Tsar Ivan Assen II (1218 - 1241)

Tsar Ivan Assen II


MANY HISTORIANS HAVE WRITTEN of the life and deeds of Ivan Assen II and unanimous by recognize him as one of the greatest statesmen of medieval Bulgaria. He would never use a sword where reason, humaneness and patience would do, for he would not have Bulgarian blood shed in vain.

The son of Tsar Assen I ascended the throne in 1218 after dethroning the mediocre Boril with the assistance of Russian and Kumanian troops. His lot was not an easy one: to restore the country, devastated by the incompetent rule of his forerunner. Ivan Assen II's ideas of state and governance far outshined those of neighboring rulers. His flexible diplomacy, eye for strategic marriages and good-will in relations with neighbors preserved the vital force of the nation.

The crusaders had settled in Constantinople, the once-mighty Byzantine empire was waning, divided into weak and constantly warring small countries, among which Nicea and Epirus were the most outstanding. Through negotiations and a daughter's marriage, Tsar Ivan Assen II regained the regions of Belgrade and Branichevo from the Hungarian king. A treaty with the despot of Epirus temporarily secured peace to the south-west. To achieve the same to the southeast, he had his daughter Elena betrothed to the Latin emperor.

Then the famous battle of Klokotnitsa took place, a culminating point in Bulgaria's medieval power. Ivan Assen II was not eager to fight, but the Despot of Epirus, the Byzantine noble Todor Comnenus, embarked on a campaign against Bulgaria, hoping to restore the once glorious empire. "He was a brazen and tactless man... who would easily violate his oath and the treaties with his neighbors," Georgius Acropolites, a Byzantine notable, wrote about Comnenus.

He had been bound by a treaty and through the marriage of one of Ivan Assen's daughters to his brother to keep the peace. When Comnenus breached that treaty, dishonesty and honor clashed at Klokotnitsa, near today's Haskovo. According to the ruthless law of the Middle Ages Todor Comnenus claimed that might made right. To Ivan Assen II, punishing the perjurer was a matter not only of personal revenge but of averting the invader-posed threat to his people.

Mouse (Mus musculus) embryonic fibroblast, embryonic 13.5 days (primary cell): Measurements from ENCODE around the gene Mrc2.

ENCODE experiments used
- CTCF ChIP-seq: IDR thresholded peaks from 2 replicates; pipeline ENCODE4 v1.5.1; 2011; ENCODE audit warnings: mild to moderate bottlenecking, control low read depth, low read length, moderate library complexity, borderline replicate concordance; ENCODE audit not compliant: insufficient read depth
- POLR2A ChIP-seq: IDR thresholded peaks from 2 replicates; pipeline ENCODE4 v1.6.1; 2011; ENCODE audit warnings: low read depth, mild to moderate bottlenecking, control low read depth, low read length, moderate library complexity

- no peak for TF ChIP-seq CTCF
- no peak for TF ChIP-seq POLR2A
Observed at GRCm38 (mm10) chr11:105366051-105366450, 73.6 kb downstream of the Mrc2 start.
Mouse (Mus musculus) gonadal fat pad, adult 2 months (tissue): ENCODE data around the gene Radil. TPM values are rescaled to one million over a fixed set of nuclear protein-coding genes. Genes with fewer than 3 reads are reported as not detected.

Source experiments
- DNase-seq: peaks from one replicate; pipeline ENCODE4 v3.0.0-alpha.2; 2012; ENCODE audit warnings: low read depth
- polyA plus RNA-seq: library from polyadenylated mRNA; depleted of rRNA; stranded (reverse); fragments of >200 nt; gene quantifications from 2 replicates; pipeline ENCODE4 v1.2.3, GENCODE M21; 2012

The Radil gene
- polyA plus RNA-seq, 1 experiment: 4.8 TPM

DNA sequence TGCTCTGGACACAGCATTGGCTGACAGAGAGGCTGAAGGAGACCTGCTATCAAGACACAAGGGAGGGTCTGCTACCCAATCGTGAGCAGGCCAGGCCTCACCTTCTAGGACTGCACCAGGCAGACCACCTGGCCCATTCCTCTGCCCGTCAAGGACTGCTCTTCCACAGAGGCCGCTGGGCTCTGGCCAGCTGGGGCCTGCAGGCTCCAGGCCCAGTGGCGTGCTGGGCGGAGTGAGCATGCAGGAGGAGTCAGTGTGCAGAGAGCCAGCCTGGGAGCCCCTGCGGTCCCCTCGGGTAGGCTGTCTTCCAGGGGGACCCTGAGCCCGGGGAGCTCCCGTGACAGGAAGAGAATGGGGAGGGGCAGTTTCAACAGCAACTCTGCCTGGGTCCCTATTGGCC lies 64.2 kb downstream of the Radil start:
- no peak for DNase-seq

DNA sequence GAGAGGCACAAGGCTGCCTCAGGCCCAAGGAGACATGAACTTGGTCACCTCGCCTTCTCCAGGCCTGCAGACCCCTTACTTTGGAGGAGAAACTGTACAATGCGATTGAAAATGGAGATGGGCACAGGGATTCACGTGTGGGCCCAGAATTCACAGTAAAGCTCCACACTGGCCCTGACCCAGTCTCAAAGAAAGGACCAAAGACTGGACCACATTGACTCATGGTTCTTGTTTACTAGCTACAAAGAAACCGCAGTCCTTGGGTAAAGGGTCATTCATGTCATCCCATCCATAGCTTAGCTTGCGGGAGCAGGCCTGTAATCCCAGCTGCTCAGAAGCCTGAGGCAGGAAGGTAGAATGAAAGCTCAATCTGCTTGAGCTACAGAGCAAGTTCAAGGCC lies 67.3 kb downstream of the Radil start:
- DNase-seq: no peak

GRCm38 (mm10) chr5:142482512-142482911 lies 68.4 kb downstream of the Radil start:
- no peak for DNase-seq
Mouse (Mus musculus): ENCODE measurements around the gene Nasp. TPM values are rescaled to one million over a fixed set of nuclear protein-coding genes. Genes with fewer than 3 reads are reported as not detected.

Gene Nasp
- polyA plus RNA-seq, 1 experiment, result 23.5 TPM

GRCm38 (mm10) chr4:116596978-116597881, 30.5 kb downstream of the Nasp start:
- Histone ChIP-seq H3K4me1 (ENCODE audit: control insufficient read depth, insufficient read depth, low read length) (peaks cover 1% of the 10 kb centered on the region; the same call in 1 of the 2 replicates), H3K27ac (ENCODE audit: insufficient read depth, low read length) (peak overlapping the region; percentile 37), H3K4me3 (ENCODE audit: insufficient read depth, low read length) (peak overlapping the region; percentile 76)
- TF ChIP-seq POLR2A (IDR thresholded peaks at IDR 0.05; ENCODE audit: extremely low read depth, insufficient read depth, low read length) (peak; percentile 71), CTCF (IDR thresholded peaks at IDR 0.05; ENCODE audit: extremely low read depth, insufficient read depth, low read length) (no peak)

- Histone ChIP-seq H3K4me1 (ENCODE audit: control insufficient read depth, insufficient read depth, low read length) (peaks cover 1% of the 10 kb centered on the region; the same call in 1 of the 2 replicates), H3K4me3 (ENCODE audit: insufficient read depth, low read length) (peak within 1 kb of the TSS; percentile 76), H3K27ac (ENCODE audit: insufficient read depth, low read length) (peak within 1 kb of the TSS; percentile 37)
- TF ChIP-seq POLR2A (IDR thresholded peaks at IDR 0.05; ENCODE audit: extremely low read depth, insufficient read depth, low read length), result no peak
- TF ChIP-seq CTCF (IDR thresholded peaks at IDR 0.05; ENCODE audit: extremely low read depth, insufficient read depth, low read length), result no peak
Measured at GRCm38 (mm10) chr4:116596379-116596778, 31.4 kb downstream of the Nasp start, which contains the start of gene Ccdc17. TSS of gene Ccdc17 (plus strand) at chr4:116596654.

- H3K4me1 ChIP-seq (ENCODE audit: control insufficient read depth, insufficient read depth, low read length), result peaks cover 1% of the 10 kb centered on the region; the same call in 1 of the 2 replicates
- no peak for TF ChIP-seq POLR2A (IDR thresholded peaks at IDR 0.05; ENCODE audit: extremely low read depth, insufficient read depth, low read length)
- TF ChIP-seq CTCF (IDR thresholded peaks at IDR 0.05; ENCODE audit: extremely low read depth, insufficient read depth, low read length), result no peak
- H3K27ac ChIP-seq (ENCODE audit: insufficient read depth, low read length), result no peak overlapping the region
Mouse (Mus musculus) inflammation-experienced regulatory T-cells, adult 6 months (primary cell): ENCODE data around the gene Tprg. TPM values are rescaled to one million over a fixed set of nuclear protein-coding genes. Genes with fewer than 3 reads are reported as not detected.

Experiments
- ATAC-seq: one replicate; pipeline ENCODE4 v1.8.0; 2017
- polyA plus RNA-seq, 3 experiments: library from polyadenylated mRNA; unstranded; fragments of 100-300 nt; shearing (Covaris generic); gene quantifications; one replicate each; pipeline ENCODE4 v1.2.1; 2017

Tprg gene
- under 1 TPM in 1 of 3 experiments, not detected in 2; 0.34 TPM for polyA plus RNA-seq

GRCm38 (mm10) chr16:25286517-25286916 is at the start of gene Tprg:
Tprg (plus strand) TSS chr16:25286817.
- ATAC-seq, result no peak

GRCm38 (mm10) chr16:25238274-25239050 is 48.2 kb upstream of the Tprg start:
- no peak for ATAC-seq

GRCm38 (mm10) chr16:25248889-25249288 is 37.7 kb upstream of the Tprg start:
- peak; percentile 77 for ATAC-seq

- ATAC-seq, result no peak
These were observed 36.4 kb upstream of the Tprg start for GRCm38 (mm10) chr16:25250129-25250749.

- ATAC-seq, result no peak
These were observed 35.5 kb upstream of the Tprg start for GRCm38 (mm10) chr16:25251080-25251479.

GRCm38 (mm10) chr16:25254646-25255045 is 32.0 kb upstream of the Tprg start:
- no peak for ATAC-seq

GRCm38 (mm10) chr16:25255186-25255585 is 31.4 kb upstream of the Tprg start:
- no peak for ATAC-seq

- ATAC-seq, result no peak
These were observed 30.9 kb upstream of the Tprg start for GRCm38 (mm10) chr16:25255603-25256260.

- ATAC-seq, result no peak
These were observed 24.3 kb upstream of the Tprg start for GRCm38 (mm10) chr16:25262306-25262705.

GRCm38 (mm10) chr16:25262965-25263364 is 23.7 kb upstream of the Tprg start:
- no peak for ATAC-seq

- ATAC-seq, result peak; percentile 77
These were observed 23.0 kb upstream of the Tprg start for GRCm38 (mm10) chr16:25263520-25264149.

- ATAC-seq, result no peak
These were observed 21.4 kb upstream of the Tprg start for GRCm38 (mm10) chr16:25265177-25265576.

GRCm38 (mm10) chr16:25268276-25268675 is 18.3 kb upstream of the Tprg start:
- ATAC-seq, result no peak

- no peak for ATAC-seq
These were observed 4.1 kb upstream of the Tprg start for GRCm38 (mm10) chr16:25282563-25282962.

The battle was fought on 9 March 1230. When the Tsar raised his hand, a soldier carrying the violated treaty spit onto a spear led the troops forward. The Byzantines fought desperately but in the one-to-one combat the spirit and skill of Ivan Assen's soldiers, fighting for their native land, finally prevailed. "It was a sweeping victory. Todor was crushed... and taken prisoner. Also, a number of his relatives and notables with all their wealth were captured by the Bulgarians. Ivan Assen, however, was merciful and let most of the soldiers, the ordinary ones, go...," reads the Byzantine chronicler Georgius Acropolites's account of the event.

To celebrate his victory, the tsar completed the construction of the Church of the Forty Holy Martyrs in Turnovo. On one of its pillars one can still see the inscription in which Ivan Assen II proudly styled himself "tsar and lord of the Bulgarians".

His noble gesture of releasing the captured won Assen popularity among ordinary people of Byzantium so that when he followed the defeated Byzantine army, it was a bloodless campaign. Adrianople surrendered; Dimothiki Prilep, Seres and Pelagonia followed suit. The battle at Klokotnitsa and the subsequent campaign made Bulgaria the greatest power in the Balkans and Eastern Europe again. Bulgaria regained the lands that had been lost during Boril's brief and disastrous rule. Ivan Assen II succeeded in building up the internal unity of the vast state Its borders now reached the Adriatic, the Aegean and Black Sea, an apogee comparable only to Simeon's glory The new state incorporated all territories inhabited by Bulgarians. In The Life of Ilarion of Muglen it is said that "Ivan Assen II reigned over Bulgarians, Greek, Franks, Serbs and Albanians and over all towns from sea to sea..."

Ivan Assen II went on to call himself Tsar of the Bulgarians and Greeks, to put an end to the Hungarian raids and to thwart insidious plots against Bulgaria. He besieged Constantinople, entered into an alliance with the Latin Empire and Nicea and rejected a Union with the Pope. The Bulgarian Patriarchate was restored.

The rebellious nobles were finally subdued and their support was won by means of new lands and privileges. The persecution of the Bogomils ceased. Peace brought prosperity to the people, and trade with the Mediterranean region became brisk. The tsar minted coins and embarked on the construction of fortresses and monasteries. Royal deeds were issued for generous grants of land to the Church. The capital town of Turnovo was second only to Constantinople in the Balkans.

Numerous biographies and eulogies were written about Ivan Assen during his lifetime and after his death in 1241. Georgius Acropolites wrote: "He was marvelled and extolled by all, for he never drew a sword against his subjects, neither was he stained by the slaughter of Byzantines... Thus he was loved not only by the Bulgarians, but by the Byzantines and other peoples as well".